Saturday, April 16, 2011

Scott Pilgrim vs. the World, the video game movie

Scott Pilgrim vs. the World, A

As per usual, I’m going to ignore a lot of components of this film in order to get at points I don’t hear discussed very often.

Summary of ones I’m ignoring:
a) Very funny
b) Amazing action
c) Awesome music
d) Ridiculously fun experience
e) The graphic novels are amazing also

Scott Pilgrim, strangely like Mark Zuckerberg, is a representation of an aspect of The Facebook Generation. He’s a result of the way this group was raised with a silver spoon. There are very few Facebook teenagers with Zuckerberg’s drive because we’re used to never really being in danger. If school gets hard and the class does poorly, the grades are curved (everyone in the class gets extra points so people have higher grades). If a kid is having a hard time, they’re placed into a more comfortable situation. If we want that brand new cell phone or iPod, we often times get it. Edgar Wright is suggesting that very many of us are indifferent, lacking passion.

Sunday, April 10, 2011

The Social Network, the best film of 2010

The Social Network, A+

I’m going to try and stick to ideas and comments that haven’t been made 300 times (or if they have, I’m actually going to justify them, which is often not the case). On the note of reality vs. fiction, I will say right now that I will not address the question about what is or isn’t real. Frankly, I don’t care; it gets at deeper human truths that are tremendously important in this day and age.

This film succeeds on every level for me; it’s extremely entertaining and intellectually invigorating. I really can’t tell you how many times I’ve seen it, at least 6. On my 2010 in film note, it won Best Picture and Best Actor (Eisenberg), and was nominated for Best Director, Best Adapted Screenplay, Film Editing, Art Direction and Best Trailer. Aaron Sorkin, David Fincher and Jesse Eisenberg created one of the most fascinating characters in recent cinema history. Zuckerberg is an absolutely tremendous character. Every tiny detail down to his costume is unbelievably powerful. My personal favorite is his (as Eduardo refers to them) “fuck you flip flops.”

The genius of The Social Network is that as Peter Travers claims, it defines The Facebook Generation. It discusses this in a very subtle way, which is simply juxtaposing The Facebook Generation characters and the older characters. No point in the movie shows this more clearly than the sequence in which Fincher cuts between Zuckerberg programming FaceMash drinking with his friends and the sexy energetic Harvard Final Club party. It establishes two different worlds at that time; there's the old world in which people spend time with one another (with a concentration in the scene on sexuality) and a new world in which we sit in front of a computer and "pretend" to be together. The reason this film defines our generation is that it exposes the manner in which social networking drives our isolation. We call it efficiency, thus leading to a better life. The Social Network, and myself, would argue that through social networking we’re losing our connection to one another. We are able to maintain more relationships, however those relationships are much more shallow, and in turn, significantly less valuable.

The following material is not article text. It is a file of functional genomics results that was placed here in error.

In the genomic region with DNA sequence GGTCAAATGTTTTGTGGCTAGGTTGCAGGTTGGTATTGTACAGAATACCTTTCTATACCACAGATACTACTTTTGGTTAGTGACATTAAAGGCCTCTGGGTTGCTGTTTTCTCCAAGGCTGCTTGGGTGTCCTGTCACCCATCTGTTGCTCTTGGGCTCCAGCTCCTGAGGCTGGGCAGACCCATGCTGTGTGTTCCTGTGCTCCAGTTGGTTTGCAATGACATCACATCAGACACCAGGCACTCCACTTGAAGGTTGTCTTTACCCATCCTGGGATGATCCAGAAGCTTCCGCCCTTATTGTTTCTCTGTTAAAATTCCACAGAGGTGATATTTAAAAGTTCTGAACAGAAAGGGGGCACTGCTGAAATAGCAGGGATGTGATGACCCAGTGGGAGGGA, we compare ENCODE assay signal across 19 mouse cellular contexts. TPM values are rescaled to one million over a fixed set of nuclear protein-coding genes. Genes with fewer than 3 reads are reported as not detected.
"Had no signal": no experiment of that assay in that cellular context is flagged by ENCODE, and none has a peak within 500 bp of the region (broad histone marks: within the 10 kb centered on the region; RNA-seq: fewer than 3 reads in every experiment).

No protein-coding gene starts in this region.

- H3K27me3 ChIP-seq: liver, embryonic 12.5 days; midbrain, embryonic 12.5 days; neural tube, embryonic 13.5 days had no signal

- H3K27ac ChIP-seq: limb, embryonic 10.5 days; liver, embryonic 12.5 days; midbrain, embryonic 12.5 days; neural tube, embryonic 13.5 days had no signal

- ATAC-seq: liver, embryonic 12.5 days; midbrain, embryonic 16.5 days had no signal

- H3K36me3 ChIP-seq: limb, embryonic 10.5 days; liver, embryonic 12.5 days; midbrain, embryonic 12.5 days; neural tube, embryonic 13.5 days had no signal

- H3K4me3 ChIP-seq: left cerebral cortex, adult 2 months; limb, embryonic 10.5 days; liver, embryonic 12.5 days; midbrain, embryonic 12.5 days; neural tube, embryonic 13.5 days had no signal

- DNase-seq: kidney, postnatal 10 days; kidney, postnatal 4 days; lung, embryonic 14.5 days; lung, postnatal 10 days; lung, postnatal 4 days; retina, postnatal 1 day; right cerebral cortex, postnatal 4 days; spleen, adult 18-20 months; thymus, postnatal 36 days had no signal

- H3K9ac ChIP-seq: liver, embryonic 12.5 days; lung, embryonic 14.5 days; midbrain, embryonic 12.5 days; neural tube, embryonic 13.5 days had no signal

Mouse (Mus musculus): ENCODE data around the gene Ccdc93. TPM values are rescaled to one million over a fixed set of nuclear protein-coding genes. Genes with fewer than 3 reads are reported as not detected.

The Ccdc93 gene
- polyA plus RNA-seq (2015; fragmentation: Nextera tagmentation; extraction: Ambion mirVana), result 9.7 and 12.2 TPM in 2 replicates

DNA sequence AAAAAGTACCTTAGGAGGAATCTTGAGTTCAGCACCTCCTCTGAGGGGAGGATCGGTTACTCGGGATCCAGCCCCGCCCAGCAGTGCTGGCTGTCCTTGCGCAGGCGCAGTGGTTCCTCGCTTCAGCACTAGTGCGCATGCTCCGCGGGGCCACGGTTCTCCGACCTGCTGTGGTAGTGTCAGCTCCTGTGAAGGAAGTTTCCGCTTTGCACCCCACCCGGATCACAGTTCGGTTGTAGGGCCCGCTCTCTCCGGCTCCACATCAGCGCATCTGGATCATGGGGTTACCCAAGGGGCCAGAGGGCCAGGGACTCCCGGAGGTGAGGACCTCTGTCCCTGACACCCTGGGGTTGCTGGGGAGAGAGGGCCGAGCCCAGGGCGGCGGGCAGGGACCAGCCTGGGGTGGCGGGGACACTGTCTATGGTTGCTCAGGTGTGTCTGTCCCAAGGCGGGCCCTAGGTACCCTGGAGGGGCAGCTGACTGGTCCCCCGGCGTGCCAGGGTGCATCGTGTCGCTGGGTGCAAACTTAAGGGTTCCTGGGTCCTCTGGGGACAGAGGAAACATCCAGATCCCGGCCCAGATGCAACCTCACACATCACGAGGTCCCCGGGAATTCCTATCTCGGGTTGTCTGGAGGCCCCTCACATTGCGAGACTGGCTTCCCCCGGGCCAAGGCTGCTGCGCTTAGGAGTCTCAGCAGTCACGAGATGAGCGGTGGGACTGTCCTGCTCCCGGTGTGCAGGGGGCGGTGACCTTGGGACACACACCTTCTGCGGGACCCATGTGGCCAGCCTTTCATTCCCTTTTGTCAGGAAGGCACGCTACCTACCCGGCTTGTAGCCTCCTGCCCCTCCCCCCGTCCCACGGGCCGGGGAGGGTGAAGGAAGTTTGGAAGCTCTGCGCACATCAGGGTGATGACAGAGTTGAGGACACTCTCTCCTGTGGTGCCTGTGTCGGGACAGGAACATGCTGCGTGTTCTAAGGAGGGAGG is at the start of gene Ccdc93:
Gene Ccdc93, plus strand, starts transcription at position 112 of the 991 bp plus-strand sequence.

Your Highness, a misfiring enjoyable comedy

 Your Highness, C

This will be a very brief review (filled with sighs and shrugs).

Your Highness is just plain okay. It’s enjoyable, but not engagingly satirical, as I’d hoped. It definitely didn’t feel like a cohesive piece, which is fine, I just have to admit I had higher expectations.

For full disclosure, I must admit I love the director David Gordon Green (George Washington, Pineapple Express), as well as the writer/star Danny McBride and the other stars James Franco (I don’t care if he wasn’t a good Oscar host, he’s the MAN), Zooey Deschanel, and of course the absolute best part of the movie Natalie Portman.

This movie brings back the Natalie Portman we saw in her SNL skit. She quite brilliantly riffs on the perception of purity the world seems to have of her, via playful but almost unsettling violence. I don’t really have anything else to say (remember, avoiding spoilers on this one), she just deserves her own paragraph because she made this movie for me.

On that note however, there really isn’t much to say. It was enjoyable, I did laugh, but it certainly didn’t engage my intellect. That really is all I have to say, pleasant indifference. Go if you like those actors, otherwise you’ll just be miserable. 

Source Code, an intellectually and emotionally compelling sci-fi action thriller

Source Code, A-

Source Code is the new film from Duncan Jones, David Bowie’s son who makes his big studio follow-up to (deservedly) well acclaimed indie film Moon. I’m going to avoid writing about the plot as to not spoil it, and to be clear just about every aspect of the plot would be a spoiler.

Here’s a decently spoiler free bit SXSW wrote about the film’s plot:
“When soldier Captain Colter Stevens (Jake Gyllenhaal) wakes up in the body of an unknown man, he discovers he’s part of a mission to find the bomber of a Chicago commuter train. In an assignment unlike any he’s ever known, he learns he’s part of a government experiment called the “Source Code,” a computer program that enables him to cross over into another man’s identity in the last 8 minutes of his life.”